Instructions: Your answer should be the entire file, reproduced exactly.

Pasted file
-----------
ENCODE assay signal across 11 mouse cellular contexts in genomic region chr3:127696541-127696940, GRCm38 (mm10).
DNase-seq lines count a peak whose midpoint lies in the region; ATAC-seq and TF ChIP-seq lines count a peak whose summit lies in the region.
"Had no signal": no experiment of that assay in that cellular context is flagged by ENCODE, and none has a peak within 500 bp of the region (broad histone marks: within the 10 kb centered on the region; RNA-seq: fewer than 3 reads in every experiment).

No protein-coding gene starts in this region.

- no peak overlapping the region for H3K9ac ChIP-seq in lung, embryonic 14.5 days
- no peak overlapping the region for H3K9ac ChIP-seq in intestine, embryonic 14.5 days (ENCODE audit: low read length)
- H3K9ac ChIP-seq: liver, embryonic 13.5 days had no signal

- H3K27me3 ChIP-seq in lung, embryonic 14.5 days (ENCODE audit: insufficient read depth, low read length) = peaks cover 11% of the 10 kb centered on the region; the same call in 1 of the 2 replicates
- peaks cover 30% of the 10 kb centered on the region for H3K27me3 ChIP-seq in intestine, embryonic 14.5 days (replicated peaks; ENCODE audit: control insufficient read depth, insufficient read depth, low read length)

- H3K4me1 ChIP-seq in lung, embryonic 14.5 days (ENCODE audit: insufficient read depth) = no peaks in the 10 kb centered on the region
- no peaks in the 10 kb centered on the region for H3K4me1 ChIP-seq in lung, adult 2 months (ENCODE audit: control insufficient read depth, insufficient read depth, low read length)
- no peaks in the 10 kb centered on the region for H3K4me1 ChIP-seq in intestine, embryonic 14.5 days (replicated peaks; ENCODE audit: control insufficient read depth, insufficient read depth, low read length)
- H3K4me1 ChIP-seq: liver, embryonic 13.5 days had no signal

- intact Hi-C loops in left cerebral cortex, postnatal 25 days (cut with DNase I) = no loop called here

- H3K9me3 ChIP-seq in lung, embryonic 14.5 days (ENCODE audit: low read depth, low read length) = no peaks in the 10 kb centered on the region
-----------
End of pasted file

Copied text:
ENCODE assay signal across 11 mouse cellular contexts in genomic region chr3:127696541-127696940, GRCm38 (mm10).
DNase-seq lines count a peak whose midpoint lies in the region; ATAC-seq and TF ChIP-seq lines count a peak whose summit lies in the region.
"Had no signal": no experiment of that assay in that cellular context is flagged by ENCODE, and none has a peak within 500 bp of the region (broad histone marks: within the 10 kb centered on the region; RNA-seq: fewer than 3 reads in every experiment).

No protein-coding gene starts in this region.

- no peak overlapping the region for H3K9ac ChIP-seq in lung, embryonic 14.5 days
- no peak overlapping the region for H3K9ac ChIP-seq in intestine, embryonic 14.5 days (ENCODE audit: low read length)
- H3K9ac ChIP-seq: liver, embryonic 13.5 days had no signal

- H3K27me3 ChIP-seq in lung, embryonic 14.5 days (ENCODE audit: insufficient read depth, low read length) = peaks cover 11% of the 10 kb centered on the region; the same call in 1 of the 2 replicates
- peaks cover 30% of the 10 kb centered on the region for H3K27me3 ChIP-seq in intestine, embryonic 14.5 days (replicated peaks; ENCODE audit: control insufficient read depth, insufficient read depth, low read length)

- H3K4me1 ChIP-seq in lung, embryonic 14.5 days (ENCODE audit: insufficient read depth) = no peaks in the 10 kb centered on the region
- no peaks in the 10 kb centered on the region for H3K4me1 ChIP-seq in lung, adult 2 months (ENCODE audit: control insufficient read depth, insufficient read depth, low read length)
- no peaks in the 10 kb centered on the region for H3K4me1 ChIP-seq in intestine, embryonic 14.5 days (replicated peaks; ENCODE audit: control insufficient read depth, insufficient read depth, low read length)
- H3K4me1 ChIP-seq: liver, embryonic 13.5 days had no signal

- intact Hi-C loops in left cerebral cortex, postnatal 25 days (cut with DNase I) = no loop called here

- H3K9me3 ChIP-seq in lung, embryonic 14.5 days (ENCODE audit: low read depth, low read length) = no peaks in the 10 kb centered on the region